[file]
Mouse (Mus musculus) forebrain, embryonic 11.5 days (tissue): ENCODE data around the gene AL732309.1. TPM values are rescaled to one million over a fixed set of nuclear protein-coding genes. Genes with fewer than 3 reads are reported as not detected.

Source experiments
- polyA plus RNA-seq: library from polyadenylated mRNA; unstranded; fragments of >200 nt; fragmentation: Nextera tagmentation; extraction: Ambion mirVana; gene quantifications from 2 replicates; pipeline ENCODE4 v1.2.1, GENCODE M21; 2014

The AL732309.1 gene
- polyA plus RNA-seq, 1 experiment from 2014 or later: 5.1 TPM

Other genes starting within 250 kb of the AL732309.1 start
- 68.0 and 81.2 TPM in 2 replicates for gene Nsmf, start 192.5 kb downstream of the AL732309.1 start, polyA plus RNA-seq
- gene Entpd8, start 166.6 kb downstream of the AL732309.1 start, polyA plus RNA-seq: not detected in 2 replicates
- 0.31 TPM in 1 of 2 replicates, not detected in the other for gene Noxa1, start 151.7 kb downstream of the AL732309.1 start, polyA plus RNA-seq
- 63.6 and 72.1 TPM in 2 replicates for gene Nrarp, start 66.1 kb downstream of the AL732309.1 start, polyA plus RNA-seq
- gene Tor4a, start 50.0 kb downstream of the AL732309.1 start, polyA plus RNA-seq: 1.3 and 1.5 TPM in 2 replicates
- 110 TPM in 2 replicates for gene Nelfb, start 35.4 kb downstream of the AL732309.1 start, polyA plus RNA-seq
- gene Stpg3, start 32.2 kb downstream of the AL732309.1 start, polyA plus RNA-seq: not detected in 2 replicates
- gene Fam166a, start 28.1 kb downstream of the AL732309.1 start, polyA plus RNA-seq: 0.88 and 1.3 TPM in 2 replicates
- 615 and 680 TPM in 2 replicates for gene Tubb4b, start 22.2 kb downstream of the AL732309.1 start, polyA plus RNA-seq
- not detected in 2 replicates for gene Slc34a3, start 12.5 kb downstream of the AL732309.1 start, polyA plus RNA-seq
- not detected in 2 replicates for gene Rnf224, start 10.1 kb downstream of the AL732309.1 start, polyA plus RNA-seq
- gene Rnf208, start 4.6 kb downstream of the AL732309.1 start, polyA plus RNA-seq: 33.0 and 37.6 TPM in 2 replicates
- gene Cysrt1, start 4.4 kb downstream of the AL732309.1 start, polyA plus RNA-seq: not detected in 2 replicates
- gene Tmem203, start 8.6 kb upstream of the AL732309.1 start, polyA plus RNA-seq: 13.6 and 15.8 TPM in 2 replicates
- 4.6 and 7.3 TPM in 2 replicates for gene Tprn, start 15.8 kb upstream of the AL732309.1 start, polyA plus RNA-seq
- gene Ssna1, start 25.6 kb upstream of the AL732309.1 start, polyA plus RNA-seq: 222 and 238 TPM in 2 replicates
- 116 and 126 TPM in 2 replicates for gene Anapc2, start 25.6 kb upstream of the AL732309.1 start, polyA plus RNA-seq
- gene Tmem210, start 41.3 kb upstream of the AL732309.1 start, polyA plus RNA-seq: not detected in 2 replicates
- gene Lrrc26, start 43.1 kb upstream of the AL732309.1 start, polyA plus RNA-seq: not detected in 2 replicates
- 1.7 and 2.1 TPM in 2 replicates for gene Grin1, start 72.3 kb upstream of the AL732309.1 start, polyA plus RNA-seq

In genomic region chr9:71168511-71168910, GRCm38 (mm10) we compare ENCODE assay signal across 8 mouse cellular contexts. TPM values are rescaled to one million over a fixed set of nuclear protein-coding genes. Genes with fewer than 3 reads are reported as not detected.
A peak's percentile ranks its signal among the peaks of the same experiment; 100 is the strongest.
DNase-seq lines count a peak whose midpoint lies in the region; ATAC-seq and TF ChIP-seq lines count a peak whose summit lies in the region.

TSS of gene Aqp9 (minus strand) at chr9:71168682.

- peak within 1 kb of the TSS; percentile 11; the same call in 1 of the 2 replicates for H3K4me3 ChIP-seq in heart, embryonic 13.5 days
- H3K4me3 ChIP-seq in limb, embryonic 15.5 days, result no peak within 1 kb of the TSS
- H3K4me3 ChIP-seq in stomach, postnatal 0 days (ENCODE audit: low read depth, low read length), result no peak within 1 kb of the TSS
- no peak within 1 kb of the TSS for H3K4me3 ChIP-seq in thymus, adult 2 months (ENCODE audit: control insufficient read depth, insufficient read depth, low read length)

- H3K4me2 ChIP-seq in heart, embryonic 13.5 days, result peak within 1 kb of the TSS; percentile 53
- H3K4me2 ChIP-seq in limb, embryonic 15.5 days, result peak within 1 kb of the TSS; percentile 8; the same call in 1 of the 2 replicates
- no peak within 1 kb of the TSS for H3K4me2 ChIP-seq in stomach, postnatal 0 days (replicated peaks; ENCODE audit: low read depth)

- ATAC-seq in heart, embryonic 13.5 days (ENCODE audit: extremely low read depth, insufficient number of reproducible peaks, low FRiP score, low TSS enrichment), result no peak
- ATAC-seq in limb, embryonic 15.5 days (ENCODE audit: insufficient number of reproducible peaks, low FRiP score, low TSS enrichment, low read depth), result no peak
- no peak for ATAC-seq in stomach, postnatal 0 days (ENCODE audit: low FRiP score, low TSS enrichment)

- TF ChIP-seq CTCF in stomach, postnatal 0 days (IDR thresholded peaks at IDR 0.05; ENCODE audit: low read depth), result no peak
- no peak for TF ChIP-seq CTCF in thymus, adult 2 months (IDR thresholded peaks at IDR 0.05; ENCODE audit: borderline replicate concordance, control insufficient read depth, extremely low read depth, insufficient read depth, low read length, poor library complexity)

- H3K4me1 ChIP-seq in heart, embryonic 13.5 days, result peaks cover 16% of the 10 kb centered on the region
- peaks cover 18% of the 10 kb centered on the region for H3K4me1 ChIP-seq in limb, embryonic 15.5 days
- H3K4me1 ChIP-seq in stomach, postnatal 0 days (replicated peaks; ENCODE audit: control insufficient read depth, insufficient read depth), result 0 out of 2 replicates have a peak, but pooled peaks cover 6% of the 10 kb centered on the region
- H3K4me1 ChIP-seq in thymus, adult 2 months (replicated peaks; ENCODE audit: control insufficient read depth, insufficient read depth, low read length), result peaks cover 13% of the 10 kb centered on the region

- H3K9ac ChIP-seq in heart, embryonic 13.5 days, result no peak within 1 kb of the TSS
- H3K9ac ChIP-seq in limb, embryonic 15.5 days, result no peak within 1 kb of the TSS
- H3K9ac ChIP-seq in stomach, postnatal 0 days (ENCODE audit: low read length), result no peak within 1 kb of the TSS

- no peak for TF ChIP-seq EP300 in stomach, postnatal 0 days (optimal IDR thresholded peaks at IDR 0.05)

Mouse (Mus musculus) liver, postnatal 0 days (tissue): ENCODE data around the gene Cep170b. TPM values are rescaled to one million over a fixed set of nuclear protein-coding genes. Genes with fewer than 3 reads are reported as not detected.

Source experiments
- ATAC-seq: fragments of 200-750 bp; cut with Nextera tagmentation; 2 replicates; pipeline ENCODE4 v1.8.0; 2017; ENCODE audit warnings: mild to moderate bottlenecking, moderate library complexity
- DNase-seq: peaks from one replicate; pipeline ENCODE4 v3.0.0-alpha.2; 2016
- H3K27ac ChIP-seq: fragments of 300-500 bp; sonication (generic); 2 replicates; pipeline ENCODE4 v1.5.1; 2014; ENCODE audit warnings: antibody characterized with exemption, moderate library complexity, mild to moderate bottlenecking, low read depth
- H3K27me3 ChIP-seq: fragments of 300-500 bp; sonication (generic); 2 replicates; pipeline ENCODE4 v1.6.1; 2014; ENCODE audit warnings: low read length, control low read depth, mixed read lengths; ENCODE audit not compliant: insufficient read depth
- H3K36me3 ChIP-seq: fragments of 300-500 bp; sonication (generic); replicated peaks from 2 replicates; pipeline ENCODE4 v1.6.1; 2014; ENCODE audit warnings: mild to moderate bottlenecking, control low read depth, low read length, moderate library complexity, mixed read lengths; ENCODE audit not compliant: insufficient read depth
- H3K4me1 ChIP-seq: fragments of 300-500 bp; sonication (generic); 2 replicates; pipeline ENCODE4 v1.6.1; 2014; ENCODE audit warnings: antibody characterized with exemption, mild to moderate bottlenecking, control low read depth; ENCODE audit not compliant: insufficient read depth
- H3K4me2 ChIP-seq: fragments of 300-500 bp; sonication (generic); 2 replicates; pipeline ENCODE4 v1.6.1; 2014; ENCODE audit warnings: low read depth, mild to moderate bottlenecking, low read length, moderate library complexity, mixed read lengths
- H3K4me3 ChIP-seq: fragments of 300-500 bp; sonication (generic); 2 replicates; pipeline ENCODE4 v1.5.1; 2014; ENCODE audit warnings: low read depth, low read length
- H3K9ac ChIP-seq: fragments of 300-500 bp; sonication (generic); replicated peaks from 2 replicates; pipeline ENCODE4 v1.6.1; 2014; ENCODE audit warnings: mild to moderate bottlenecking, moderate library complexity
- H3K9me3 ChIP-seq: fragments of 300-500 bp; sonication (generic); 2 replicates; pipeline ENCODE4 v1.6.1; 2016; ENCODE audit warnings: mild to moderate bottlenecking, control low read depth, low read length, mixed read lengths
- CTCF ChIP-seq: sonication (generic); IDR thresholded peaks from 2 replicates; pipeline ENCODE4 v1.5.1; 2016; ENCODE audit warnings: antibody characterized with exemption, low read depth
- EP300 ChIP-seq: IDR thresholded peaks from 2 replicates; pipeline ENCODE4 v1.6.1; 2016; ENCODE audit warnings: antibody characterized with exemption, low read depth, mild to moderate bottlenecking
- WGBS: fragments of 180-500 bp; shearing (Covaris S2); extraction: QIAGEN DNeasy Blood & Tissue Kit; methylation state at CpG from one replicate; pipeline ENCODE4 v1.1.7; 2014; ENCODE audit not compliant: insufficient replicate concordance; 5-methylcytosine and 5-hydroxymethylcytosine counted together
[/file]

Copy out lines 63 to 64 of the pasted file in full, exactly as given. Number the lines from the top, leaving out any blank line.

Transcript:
- CTCF ChIP-seq: sonication (generic); IDR thresholded peaks from 2 replicates; pipeline ENCODE4 v1.5.1; 2016; ENCODE audit warnings: antibody characterized with exemption, low read depth
- EP300 ChIP-seq: IDR thresholded peaks from 2 replicates; pipeline ENCODE4 v1.6.1; 2016; ENCODE audit warnings: antibody characterized with exemption, low read depth, mild to moderate bottlenecking